It is clear that, through suitable apodization technique in the exit pupil of optical system, the diffractive object may achieve high resolution over a confined region in the image plane of an optical system in the presence of Seidel aberration effect. This is the origin for the current investigation. Based on the extensive study made on the system of apodization, we came into conclusion that asymmetric apodization could be the solution for aberrated optical imaging system to achieve the super resolution. This technique is effective in improving the axial and lateral resolution. In this study we investigated cylindrical optical elements or slit functions with asymmetric apodization employed to redistribute the light energy in the focal plane under geometrical aberration. The study has a wide range of potential applications such as confocal imaging, medical optics, laser beam profiling, atmospheric science, and design of antenna arrays in communication engineering. In this paper work, we obtained asymmetric point spread function of one-dimensional asymmetric pupil mask configured analytically in the structure of two periphery fine strips of certain width subjected to phase masking and a central cylindrical region of the aperture is shaded with amplitude mask. Here we obtained first side-lobe intensities, central peak positions, and FWHM values for various amounts of amplitude and phase apodization.

#### 2. Theory and Formulation

Within the diffraction wave theory, the amplitude impulse reaction of spherical aberration strained optical imaging system is the Fourier transform of the asymmetric pupil mask function which consists of three regions having homogeneous amplitude transmittance, namely, two fine edge strips with reverse phase transmittance of the forms and and zero phase transmittance for the central cylindrical amplitude mask of the one-dimensional optical element. Because of exceptionally deep reduction ability and constant working angles throughout the regions of considered edge elements, we consider the asymmetric phase functions. Thus, we consider complex pupil mask with real amplitude transmittance at the central region and complex conjugated outer edge elements. In this case, the resultant complex light amplitude distribution in the focal plane is the sum of the diffraction amplitude contributing to the central cylindrical region of aperture system of width () and diffraction amplitudes contributing to the narrow left and right periphery strips with opposite phase transmittances and given by The diffraction field amplitude contributing to the left periphery fine strip is as follows: On introducing wave aberration, such as primary spherical aberration, the diffraction amplitude contributing to central cylindrical amplitude masking zone of a pupil function of width is as follows:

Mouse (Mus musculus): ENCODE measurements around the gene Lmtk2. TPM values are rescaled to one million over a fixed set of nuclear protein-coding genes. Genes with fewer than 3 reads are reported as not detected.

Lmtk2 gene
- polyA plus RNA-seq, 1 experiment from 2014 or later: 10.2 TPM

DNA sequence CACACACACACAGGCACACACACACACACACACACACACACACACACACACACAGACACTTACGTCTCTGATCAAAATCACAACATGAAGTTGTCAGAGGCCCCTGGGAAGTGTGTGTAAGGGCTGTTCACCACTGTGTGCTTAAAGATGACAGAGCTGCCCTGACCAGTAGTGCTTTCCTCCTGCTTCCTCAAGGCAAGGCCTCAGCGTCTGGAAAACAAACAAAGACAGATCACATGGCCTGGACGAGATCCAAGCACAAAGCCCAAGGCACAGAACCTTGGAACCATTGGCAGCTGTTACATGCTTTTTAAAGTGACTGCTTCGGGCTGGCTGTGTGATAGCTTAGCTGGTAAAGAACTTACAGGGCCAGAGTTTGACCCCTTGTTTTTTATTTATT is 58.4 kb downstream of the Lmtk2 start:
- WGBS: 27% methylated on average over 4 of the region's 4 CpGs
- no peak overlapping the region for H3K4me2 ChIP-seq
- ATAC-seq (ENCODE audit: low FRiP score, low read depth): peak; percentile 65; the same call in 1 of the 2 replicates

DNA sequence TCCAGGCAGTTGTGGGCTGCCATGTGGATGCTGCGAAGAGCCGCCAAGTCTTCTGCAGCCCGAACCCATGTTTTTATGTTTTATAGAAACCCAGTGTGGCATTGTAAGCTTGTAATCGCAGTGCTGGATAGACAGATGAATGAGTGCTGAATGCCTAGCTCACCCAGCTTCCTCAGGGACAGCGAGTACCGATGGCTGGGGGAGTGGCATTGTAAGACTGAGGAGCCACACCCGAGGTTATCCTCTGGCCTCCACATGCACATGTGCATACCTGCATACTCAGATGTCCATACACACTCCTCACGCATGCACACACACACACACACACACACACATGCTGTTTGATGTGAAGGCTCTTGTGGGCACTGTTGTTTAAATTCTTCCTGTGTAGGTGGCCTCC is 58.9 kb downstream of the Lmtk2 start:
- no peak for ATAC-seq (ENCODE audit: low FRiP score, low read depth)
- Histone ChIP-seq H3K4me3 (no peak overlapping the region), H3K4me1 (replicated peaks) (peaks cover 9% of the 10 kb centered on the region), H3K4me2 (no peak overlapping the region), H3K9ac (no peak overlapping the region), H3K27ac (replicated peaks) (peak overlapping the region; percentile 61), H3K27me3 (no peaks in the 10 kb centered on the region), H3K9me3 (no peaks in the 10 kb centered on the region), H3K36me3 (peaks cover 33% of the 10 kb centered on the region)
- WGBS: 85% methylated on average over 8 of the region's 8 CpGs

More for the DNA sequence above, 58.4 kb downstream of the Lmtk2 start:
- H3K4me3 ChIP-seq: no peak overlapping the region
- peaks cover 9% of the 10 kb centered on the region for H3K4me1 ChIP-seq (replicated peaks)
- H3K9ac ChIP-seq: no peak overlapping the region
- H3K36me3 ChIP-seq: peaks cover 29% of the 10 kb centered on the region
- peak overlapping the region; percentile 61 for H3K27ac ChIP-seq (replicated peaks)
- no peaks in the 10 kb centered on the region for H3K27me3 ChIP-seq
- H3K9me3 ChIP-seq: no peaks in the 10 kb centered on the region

The diffraction field amplitude contributing to the right periphery fine strip is as follows: Therefore, the total field amplitude on the image plane of the optical imaging system with asymmetric pupil mask is where , is the coordinate in the pupil plane, is the reduced dimensionless diffraction optical coordinate, *λ* is the wavelength of the stimulated light radiation, and is the spherical aberration control parameter of the optical imaging system. “” and *β* are phase (asymmetric) apodization and amplitude apodization control parameters, respectively. Impact of primary spherical aberration on resultant intensity PSF, which is the actual quantifiable quantity, can be obtained by taking square modulus of (5). Accordingly,

#### 3. Results and Discussion

The results of investigations on the effects of spherical aberration on the light flux distributions in the image plane of an optical imaging system with asymmetric pupil functions have been obtained from (6) as a function of dimensionless optical coordinate “” varying from −15 to +25 by employing an iterative method of numerical integration. Gaussian quadrature method [14] holds the most important properties and accuracy in finding the positions and intensities of primary and secondary maxima on either side of PSF under primary spherical aberration, though results are reported on one side, the PSF only, in which side-lobes are suppressed to a great extent and central peak is found to be sharp. This is the right half of the entire pattern. Our main attention has been drawn on central peak position and its resolution, optical side-lobe intensities for various amounts of spherical aberration, and amplitude-phase apodization. These parameters are enough for judging the imaging performance and efficiency of asymmetric pupil mask of spherical aberration strained optical imaging system. The PSF curves are presented in Figure 1 for various degree of asymmetric apodization when the central region of the pupil function is transparent when = *π*/2. Figure 1 shows that on the left side of the pattern the central maxima is transferred, widened, and lowered at the cost of narrow central peak on the right half side. This effect depends on the width () of edge element of the aperture.